Solo: A Star Wars Story has the unenviable task of telling the backstory of one of cinema’s most beloved characters. As demonstrated by the prequels, this is dangerous territory to wander into – but the signs up to now have been promising (if you can gloss over the firing of its two directors just under a year ago).
In an era filled with prequels, franchises and origin stories, it’s easy to overlook Solo as just another Star Wars story – there’s one every year now, after all. But does this space Western promise something more?
When Disney first announced their colossal financial takeover of Lucasfilm, the most anticipated of the news to come from this was, incredibly, not the sequel trilogy. This isn’t to say fans weren’t licking their lips at the prospect of revisiting their favourite heroes from the original trilogy of ’77-83 (they were). Yet, after the bad taste left by the divisive prequels, it was a different announcement that really caught everyone’s attention.
This was the news that, in between releases of episodes VII-IX, Disney would release stand-alone films – anthology films, that would explore different aspects of the Star Wars universe. Predictably, this led to a myriad of speculation, wishes and expectations from the Star Wars faithful. Which stories would these new films tell? Would there really be more prequels?
Released back in December 2016, the first anthology film – Rogue One – was largely well-received. The subject matter was perhaps a little safe, given the significance of the Death Star to the Skywalker saga, but the film still managed to carve out its own standing in the franchise – due to its adoption of the war genre.
The Solo Story
If Rogue One at times veered a little too close to home, a Han Solo origin story is already sat on your couch with its feet up. This is Han Solo, after all – one of the most iconic and beloved figures of not only Star Wars, but popular culture entirely. Yet, most of his success is largely down to Harrison Ford – an actor who, despite making a resurgence of late with reprisals in both Star Wars: The Force Awakens and Blade Runner 2049 (with Indiana Jones 5 to arrive in 2019), will not be returning in this particular outing. Instead, the mantle falls to 28-year-old Alden Ehrenreich – an indie-darling turned breakout star, after his show-stealing turn in the Coen brothers’ otherwise muddled satire Hail, Caesar!.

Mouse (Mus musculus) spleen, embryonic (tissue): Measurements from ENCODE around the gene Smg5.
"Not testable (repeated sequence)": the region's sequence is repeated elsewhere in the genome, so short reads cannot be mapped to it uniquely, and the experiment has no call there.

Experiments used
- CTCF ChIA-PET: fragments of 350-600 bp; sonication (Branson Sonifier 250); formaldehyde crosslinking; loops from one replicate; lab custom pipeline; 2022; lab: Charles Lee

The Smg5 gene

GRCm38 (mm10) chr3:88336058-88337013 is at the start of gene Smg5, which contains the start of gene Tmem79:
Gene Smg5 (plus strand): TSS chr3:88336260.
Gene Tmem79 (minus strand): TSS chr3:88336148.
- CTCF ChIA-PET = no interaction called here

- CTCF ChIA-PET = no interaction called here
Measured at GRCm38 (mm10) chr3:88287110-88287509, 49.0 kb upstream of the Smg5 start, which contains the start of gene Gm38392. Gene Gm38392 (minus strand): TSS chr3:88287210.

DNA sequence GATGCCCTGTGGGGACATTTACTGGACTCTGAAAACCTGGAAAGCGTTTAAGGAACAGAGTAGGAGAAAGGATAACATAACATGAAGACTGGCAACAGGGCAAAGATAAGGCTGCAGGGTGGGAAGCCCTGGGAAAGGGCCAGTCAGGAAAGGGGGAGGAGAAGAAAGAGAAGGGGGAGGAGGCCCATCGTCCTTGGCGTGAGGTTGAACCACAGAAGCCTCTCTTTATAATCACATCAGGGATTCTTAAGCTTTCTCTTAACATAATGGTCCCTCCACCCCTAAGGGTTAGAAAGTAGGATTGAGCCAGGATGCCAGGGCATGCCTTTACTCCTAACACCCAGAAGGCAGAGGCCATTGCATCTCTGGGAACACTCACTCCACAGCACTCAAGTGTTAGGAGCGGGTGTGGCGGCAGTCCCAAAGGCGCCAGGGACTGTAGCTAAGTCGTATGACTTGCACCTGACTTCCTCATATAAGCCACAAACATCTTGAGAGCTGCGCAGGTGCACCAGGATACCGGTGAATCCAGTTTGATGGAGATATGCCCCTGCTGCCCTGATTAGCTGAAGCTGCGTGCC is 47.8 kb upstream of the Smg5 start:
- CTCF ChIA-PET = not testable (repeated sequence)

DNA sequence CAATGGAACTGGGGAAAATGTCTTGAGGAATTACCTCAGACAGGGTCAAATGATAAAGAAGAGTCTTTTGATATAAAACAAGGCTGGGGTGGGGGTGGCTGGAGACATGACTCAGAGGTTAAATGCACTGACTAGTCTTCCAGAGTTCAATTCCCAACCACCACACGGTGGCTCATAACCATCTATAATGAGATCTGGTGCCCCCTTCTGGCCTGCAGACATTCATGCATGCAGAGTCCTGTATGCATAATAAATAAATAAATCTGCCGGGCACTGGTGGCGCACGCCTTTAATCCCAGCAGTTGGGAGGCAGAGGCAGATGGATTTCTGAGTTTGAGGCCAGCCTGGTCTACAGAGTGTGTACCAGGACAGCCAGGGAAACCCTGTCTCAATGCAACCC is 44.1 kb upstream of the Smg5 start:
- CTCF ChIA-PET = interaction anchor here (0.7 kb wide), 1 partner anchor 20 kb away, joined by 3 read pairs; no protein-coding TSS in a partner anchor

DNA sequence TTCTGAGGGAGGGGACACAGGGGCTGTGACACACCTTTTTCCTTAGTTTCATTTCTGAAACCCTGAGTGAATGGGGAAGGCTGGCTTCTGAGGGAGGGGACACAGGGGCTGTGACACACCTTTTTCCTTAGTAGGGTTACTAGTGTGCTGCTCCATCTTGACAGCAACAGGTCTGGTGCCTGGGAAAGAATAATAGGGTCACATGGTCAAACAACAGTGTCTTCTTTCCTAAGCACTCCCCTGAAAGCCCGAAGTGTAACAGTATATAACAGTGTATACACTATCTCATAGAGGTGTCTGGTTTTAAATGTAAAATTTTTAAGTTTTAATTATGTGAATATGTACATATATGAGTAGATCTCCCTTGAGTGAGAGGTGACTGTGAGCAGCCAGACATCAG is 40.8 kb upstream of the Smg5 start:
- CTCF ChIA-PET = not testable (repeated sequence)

Replacing Harrison Ford is perhaps the most unenviable task in all of cinema, and Ehrenreich knows he’s got his plate full. Relievedly, he’s openly discussed the challenge he faced, and the overarching message seems to be that Ehrenreich isn’t emulating Ford – rather, attempting his own spin on a character vastly different from the finished product we saw in ’77. Indeed, Solo takes place years before the events of Star Wars – a Han that isn’t quite the hardened cynic that we know so well. This is a younger Han, one that Ehrenreich has described as an “idealist” – though you can be certain he’s still got the charming bravura and suavity of Ford’s older incarnation.
Joining Ehrenreich’s Solo is probably the film’s most exciting component – Donald Glover’s take on Lando Calrissian. Glover is not one to hide his zeal for pop culture, and his affinity for Star Wars has been long known – evidenced through his acting/writing for the TV sitcom Community, but also the ‘geek rap’ released under his musical alter-ego, Childish Gambino. A jack of all trades, certainly, but perhaps even a master of them too.
Still, portraying Lando could be seen as his biggest challenge yet. Due to the somewhat unpredictability of Glover’s creative output, we’ve always been very much playing his game – not knowing what to expect (or when to expect it). With Solo, however, Glover perhaps faces, for the first time, a pre-existing set of constraints. Not rules, as such, given this Lando will be as similarly nascent as Ehrenreich’s Han – and so is afforded at least some artistic distinction. Still, the early signs are extremely promising – Glover certainly looks the part, and he’s got the necessary charisma and presence to rival Billy Dee Williams’ original Lando. Based on excitement alone, Solo owes a lot to the involvement of Glover.